Date of Award


Publication Type

Master Thesis

Degree Name



Biological Sciences

First Advisor

Daniel Mennill


Psychology, Biological sciences, Animal communication, Frequency matching, Gargle call, Overlapping, Signal reliability, Song rate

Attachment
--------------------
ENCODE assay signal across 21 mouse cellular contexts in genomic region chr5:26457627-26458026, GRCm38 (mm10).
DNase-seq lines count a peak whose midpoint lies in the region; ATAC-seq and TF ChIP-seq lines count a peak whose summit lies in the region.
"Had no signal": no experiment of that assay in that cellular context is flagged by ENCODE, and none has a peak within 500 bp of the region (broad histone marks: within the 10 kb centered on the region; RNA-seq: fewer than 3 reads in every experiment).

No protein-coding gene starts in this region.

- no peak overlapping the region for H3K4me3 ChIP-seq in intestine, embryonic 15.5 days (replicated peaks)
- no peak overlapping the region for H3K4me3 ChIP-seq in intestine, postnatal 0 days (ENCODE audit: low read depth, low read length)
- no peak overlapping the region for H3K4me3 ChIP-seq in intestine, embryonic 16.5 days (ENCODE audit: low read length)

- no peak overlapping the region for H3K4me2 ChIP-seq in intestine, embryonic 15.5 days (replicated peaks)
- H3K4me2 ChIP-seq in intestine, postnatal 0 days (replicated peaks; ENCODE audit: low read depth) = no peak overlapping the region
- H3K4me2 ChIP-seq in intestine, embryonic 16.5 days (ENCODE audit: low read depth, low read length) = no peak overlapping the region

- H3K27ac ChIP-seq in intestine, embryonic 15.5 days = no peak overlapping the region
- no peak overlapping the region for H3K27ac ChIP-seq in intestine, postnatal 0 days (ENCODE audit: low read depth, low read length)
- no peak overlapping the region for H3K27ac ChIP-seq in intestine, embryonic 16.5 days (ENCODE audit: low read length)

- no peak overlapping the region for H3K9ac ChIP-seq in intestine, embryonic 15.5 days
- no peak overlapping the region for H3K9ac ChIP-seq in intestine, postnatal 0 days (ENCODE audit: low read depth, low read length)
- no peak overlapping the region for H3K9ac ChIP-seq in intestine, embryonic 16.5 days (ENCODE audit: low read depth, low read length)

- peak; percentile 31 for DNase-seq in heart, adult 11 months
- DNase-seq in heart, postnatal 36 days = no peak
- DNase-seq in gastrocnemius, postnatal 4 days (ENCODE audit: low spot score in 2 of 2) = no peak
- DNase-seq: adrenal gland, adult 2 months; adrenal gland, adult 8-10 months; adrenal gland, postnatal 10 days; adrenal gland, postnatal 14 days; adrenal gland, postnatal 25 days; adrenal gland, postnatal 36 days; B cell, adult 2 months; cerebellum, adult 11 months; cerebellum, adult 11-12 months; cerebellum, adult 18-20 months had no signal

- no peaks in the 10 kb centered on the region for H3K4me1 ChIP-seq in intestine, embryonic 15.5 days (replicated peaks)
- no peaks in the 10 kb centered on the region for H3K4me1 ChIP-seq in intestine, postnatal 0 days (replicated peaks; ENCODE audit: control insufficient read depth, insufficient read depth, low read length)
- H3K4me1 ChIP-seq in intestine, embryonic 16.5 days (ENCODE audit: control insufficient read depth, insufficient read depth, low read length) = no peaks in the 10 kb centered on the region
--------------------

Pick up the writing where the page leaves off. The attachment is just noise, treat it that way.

The traditional view of birdsong indicates that it functions in territory defence and mate attraction. Recent literature focuses on aggressive signalling between males during territorial song contests. Using a protocol that simulates territorial intruders with song playback and a taxidermic model, four previous studies showed that quiet song predicts attack in several species. Using this protocol, I examined aggressive signals in black-capped chickadees, Poecile atricapillus . I explored which signals predict attack on a taxidermic mount, a potential graded signalling system, and how individual rank affects aggressive signalling. I found song rate and gargle calling predict attack in chickadees. Also, song rate and gargle calling may constitute a graded signalling system used to communicate increasing levels of threat. Finally, I found no effect of male rank on aggressive signalling strategies. This thesis provides new insight into avian aggressive signalling and new avenues for research on graded signalling.